It’s no secret that there’s been a rise in online child sexual exploitation during this pandemic. Combine that with summertime and there’s simply more time and opportunity for kids to be online. That extra time online also means that your children can be targeted by highly organized sex traffickers.
A father’s warning to other parents about Instagram
A father in Michigan wrote a harrowing experience about uncovering a sex trafficking plot in his daughter’s Instagram account. The twist in this story is that the initial contact that his daughter had through Instagram was a real 15-year-old boy named Bruce.
Shortly after meeting Bruce online, the daughter started being secretive. This caused the father to start going through his daughter’s phone at night. There were some red flags that popped up and he began to investigate Bruce’s background.
He found that several of the “friends” who were associated with Bruce’s account turned out to be men:
“What I didn’t know was the friends that were men acting as “friends” have set Bruce out as a scout…He was the first safe face that our children see; he unknowingly was luring young girls into his circle as prey for the men to pick and choose from. The circle of Bruce’s friend list reached the globe and his over 2k followers were nothing more than a smorgasbord of young unaware children these men were chatting with.”
The saga ends with the father at the police station, where the detective of the Cyber Task Force confirmed the father’s suspicions: his daughter was being groomed by a sex trafficking ring. Thankfully, he was able to intervene just in time.
Popularity of Instagram among teens
With so many social media choices and platforms out there, Instagram continues to be quite popular among teens. Here are some quick facts about Instagram:
- Over a billion users are on Instagram per month
- Over 100 million photos and videos are uploaded per day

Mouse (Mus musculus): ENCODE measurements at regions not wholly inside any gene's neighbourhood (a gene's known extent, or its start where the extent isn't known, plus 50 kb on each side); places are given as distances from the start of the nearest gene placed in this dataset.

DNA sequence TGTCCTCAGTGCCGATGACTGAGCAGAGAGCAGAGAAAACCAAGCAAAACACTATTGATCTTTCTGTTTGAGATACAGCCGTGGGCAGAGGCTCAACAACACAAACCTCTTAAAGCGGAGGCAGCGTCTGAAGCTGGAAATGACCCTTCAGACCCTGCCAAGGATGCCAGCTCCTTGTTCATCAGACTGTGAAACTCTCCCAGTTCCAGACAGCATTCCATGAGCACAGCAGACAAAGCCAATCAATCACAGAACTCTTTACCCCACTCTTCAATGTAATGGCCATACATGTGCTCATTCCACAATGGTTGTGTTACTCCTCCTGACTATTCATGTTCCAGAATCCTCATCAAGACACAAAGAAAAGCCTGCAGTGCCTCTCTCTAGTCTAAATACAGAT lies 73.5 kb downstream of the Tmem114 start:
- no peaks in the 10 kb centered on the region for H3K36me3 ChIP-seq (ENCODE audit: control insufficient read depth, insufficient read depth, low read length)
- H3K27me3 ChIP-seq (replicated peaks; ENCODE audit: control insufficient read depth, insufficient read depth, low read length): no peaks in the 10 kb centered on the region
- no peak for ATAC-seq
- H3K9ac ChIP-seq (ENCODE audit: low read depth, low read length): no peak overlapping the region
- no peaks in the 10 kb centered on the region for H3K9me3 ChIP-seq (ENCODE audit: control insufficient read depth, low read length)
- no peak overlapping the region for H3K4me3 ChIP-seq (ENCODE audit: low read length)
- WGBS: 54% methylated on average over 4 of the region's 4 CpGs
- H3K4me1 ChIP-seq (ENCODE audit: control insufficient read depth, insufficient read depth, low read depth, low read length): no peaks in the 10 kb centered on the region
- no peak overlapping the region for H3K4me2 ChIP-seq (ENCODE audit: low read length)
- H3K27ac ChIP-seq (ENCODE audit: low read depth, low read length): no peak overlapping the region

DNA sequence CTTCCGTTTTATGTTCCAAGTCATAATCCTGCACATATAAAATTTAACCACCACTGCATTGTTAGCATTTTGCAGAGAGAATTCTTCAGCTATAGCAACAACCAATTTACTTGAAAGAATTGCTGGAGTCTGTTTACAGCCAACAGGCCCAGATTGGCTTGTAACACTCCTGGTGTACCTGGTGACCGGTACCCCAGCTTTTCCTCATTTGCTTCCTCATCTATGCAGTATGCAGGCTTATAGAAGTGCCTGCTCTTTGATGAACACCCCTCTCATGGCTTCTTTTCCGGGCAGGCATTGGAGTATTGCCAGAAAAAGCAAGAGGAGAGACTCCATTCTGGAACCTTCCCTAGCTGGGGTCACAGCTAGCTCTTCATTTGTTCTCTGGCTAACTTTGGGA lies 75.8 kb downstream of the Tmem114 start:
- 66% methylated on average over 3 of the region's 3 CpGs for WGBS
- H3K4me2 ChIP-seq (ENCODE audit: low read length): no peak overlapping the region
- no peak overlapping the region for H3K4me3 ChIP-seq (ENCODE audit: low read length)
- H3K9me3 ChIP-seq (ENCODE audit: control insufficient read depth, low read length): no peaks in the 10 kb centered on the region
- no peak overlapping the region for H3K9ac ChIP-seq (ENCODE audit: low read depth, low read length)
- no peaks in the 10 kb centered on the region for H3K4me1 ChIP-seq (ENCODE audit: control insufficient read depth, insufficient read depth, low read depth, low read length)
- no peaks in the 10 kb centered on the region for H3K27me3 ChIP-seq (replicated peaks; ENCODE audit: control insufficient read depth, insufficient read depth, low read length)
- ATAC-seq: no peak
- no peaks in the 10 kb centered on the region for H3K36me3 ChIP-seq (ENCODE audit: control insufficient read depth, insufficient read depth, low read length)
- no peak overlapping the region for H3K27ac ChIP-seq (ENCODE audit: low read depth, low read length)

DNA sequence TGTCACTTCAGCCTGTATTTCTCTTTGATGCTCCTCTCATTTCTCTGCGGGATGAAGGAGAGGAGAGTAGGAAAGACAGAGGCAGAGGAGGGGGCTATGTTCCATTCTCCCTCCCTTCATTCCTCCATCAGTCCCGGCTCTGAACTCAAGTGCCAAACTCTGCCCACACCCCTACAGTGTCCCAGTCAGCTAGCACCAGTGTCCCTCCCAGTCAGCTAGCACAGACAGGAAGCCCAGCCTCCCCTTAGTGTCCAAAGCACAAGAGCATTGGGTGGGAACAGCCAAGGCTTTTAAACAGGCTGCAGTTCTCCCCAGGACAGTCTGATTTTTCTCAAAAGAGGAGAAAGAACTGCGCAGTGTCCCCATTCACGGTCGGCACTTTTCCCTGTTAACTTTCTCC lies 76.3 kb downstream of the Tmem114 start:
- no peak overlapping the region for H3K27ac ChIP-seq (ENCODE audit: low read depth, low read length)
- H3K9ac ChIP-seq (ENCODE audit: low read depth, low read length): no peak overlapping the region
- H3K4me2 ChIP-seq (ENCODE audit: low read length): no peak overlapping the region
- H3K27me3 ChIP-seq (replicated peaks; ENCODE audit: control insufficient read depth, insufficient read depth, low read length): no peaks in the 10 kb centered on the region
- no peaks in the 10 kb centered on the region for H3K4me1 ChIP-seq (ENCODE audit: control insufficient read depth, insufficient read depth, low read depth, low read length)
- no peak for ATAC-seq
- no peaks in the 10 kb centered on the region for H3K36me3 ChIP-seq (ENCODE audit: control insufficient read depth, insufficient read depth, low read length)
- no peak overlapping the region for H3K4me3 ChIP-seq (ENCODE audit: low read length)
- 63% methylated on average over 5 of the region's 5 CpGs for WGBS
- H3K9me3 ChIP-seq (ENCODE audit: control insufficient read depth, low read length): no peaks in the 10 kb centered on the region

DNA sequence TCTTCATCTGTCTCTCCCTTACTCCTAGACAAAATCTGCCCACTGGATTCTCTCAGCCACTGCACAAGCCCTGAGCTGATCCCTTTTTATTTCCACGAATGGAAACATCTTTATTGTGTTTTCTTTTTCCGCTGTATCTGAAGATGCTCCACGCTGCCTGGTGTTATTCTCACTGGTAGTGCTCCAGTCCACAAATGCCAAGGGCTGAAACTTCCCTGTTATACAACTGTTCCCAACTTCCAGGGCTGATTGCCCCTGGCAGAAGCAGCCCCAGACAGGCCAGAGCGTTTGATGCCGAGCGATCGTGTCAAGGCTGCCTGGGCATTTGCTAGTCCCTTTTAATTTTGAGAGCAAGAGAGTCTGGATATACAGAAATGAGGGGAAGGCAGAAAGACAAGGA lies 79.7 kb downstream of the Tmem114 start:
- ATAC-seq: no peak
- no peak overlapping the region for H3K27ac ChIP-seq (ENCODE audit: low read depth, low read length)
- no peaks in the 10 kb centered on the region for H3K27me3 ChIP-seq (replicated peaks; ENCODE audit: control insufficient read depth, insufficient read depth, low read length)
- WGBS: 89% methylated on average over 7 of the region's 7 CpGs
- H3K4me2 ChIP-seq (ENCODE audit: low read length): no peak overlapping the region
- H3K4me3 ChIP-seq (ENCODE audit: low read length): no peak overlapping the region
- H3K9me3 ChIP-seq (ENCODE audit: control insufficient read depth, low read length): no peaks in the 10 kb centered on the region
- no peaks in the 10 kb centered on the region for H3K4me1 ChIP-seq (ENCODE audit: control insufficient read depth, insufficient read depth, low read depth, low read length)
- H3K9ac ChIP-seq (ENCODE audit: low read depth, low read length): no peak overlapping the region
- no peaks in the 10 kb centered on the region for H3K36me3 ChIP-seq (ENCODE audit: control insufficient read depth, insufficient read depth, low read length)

- 72% of teens use Instagram
- Over one third (35%) of U.S. teenagers prefer Instagram over any other social media platform.
Social media is a recruiting gateway for the business of sex trafficking
Social media is a place to connect, share ideas, and promote or seek business opportunities. This blurring of the social and commercial makes social media a fluid and ripe opportunity for predators to create trafficking rings.
How does recruitment take place? Here are some typical patterns and procedures on social media:
- The trafficker builds a relationship with a potential victim through social media.
- Some traffickers use fake profiles. They may also impersonate or use a “bottom girl” to make contact. (“Bottom girl” is a sex trafficker slang term for a victim that is still under the trafficker’s control, but has earned a “higher ranking” among other victims. She may be the trafficker’s “right hand” help for controlling and/or recruiting the other victims.)
- Many traffickers use their own personal social media profiles for communication.
- Some sex traffickers use fake job offers for modeling, singing, or other potentially legitimate business opportunities to attract victims.
- The recruitment may begin with the trafficker commenting on potential victims’ photos and sending direct messages (DMs). This is to build rapport, intimacy and trust with the victim.
- “Boyfriending” may be used – a manipulative tactic that involves extreme flattery, fake romantic interests, promises of financial gain, gifts, and even providing help with family issues.
- The online relationship will usually end with the trafficker purchasing travel tickets or covering transportation costs in order to meet with the victim face-to-face.
Instagram-Specific Risks to Consider
Any social media platform can be used as a gateway to sex trafficking. Let’s consider a few red flags to watch out for with Instagram.
1. Business Mode
“Did you know that if your 13-year-old turns their Instagram account into a business account, more than 1 billion people have access to their contact information?” David Stier, Data Scientist
In addition to social connections, Instagram is about advertising, PR, and business opportunities.
Research shows that 73% of U.S. teens say Instagram is the best way for brands to reach them about new products or promotions.
In their quest to become a brand “influencer,” many teens are switching their Instagram setting to a “business.” The advantage to teens is that they now have access to the analytics they crave: number of visitors to their profile, which individual posts received the most traffic, etc.
Unfortunately, the trade off is too risky because the default business setting actually exposes your email and phone number to the world.